Redis Data Types

Data Types

Redis is not a plain key-value store, actually, it is a data structures server, supporting a different kind of values. In traditional key-value stores, you associated string keys to string values, in Redis the value is not limited to a simple string, but can also hold more complex data structures. The following is the list of all the data structures supported by Redis:

  • Binary-safe strings.
  • Lists
  • Sets
  • Sorted sets
  • Hashes
  • Bit arrays (or simply bitmaps)
  • HyperLogLogs:

Redis keys:

Redis keys are binary safe (meaning they have a known length not determined by any special terminating characters), so you can use any binary sequence as a key, from a string like "foo" to the content of a JPEG file. The empty string is also a valid key. Here are some rules about keys:

  • The maximum allowed key size is 512 MB.
  • Very long keys are not a good idea.
  • Very short keys are often not a good idea. While short keys will obviously consume a bit less memory, your job is to find the right balance.
  • Try to stick with a schema. For instance "object-type:id" is a good idea, as in "user:1000". Dots or dashes are often used for multi-word fields, as in "comment:1234:reply.to" or "comment:1234:reply-to".

Redis Strings:

Strings are Redis’ most basic data type. It is the only data type in Memcached, so it is also very natural for newcomers to use it in Redis. Since Redis keys are strings, when we use the string type as a value too, we are mapping a string to another string. The string data type is useful for a number of use cases, like caching HTML fragments or pages. Here are some common commands associated with strings:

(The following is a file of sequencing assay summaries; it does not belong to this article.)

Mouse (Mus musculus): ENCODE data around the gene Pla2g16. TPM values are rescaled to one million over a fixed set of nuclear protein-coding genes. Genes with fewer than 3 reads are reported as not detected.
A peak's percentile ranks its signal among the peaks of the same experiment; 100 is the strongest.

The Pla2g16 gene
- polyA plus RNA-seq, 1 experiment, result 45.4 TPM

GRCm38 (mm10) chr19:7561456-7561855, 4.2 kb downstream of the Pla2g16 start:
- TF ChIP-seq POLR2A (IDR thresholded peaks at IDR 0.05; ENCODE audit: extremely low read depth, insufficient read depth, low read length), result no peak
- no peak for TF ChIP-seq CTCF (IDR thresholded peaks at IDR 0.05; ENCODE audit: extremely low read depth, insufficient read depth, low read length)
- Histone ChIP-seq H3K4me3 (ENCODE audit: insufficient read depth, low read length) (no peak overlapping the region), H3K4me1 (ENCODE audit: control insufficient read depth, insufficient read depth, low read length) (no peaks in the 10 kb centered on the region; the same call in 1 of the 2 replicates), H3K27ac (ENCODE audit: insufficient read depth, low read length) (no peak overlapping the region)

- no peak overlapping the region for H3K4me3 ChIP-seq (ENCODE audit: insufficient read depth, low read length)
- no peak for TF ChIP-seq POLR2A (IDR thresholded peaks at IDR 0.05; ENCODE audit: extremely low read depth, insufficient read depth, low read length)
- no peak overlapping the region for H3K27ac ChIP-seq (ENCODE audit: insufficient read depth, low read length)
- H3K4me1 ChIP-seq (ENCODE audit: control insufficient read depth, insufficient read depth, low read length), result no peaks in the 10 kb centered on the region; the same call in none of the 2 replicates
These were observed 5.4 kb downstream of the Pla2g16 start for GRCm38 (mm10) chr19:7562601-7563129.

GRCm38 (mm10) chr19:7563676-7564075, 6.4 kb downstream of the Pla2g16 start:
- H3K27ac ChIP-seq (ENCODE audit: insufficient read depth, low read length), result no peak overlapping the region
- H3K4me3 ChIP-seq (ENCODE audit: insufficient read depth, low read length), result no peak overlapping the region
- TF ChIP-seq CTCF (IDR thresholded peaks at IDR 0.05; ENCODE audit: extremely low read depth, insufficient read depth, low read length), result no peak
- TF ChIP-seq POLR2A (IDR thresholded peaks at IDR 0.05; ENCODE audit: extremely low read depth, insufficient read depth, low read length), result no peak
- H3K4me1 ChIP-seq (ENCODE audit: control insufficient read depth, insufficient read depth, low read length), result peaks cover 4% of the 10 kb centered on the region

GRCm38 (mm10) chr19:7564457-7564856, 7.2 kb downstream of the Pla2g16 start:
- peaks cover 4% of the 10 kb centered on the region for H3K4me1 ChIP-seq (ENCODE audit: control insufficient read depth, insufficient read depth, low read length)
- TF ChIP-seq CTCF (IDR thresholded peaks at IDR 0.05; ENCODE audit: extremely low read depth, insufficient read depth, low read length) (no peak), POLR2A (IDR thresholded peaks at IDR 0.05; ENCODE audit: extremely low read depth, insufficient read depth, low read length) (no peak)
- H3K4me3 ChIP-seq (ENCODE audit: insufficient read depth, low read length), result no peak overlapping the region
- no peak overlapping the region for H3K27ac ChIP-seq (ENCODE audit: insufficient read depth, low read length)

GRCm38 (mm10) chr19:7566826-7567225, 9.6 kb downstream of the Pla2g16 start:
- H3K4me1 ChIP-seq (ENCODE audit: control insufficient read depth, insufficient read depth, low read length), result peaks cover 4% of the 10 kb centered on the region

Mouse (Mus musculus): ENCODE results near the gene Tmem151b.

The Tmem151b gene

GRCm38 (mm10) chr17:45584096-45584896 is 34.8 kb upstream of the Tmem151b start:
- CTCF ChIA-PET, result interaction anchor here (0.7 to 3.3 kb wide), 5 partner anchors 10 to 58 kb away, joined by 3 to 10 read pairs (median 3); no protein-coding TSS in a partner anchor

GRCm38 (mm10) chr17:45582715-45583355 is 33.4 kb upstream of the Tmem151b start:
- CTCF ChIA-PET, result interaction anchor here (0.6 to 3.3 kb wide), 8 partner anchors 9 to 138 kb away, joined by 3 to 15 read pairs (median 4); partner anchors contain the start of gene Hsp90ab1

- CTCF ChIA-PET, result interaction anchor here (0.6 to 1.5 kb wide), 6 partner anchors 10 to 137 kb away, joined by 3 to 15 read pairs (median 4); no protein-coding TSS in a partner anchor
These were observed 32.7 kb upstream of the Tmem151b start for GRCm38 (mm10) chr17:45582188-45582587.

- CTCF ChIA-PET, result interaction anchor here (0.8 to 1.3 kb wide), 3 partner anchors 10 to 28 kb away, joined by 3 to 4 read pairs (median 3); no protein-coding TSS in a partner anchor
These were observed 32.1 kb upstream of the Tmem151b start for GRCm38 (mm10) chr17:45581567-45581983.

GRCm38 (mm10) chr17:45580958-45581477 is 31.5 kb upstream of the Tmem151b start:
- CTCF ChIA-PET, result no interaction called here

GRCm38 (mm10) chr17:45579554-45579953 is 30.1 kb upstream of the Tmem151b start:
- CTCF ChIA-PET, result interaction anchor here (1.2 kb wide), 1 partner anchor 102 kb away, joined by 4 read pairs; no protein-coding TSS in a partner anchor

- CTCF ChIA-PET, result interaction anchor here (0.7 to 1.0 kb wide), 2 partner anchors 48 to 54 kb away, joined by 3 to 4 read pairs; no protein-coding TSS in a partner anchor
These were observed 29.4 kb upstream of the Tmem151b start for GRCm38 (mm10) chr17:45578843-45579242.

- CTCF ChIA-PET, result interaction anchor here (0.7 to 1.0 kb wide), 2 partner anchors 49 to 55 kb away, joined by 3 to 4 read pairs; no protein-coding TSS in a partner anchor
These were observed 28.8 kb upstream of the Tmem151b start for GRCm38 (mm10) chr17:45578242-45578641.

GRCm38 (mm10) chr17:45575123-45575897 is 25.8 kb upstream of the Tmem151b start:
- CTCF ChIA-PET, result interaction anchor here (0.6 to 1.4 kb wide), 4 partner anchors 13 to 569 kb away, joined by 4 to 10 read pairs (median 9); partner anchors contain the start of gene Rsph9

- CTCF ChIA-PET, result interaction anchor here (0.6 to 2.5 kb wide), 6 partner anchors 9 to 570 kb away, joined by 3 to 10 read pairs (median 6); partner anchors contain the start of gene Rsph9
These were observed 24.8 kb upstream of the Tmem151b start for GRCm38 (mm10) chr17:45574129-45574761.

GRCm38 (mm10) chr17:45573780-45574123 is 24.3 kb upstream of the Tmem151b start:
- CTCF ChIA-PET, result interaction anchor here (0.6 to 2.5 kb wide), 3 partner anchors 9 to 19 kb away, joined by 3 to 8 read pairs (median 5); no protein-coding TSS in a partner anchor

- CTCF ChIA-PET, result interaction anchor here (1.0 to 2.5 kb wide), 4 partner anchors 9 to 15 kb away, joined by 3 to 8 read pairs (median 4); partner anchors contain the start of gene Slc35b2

• SET: sets a value to a key
  • GET: gets a value from a key
  • DEL: deletes a key and its value
  • INCR: atomically increments a key
  • INCRBY: increments a key by a designated values
  • EXPIRE: the length of time that a key should exist (denoted in seconds)

Strings can be used to store objects, arranged by key.>  SET newkey "the redis string"
OK> GET newkey
"the redis string"

Redis Lists:

Lists in Redis are a collection of ordered values. This is in contrast to Sets which are unordered. Redis lists are implemented via Linked Lists. This means that even if you have millions of elements inside a list, the operation of adding a new element in the head or in the tail of the list is performed in constant time. Here are some common commands associated with lists:

  • LPUSH: Add a value to the begriming of a list
  • RPUSH: Add a value to the end of a list
  • LPOP: Get and remove the first element in a list
  • RPOP: Get and remove the last element in a list
  • LREM: Remove elements from a list
  • LRANGE: Get a range of elements from a list
  • LTRIM: Modifies a list so leave only a specified range


redis> lpush w3resourcelist redis
(integer) 1
redis> lpush w3resourcelist mongodb
(integer) 2
redis> lpush w3resourcelist rabitmq
(integer) 3
redis> lrange w3resourcelist 0 10

1) "rabitmq"
2) "mongodb"
3) "redis"

Redis Sets: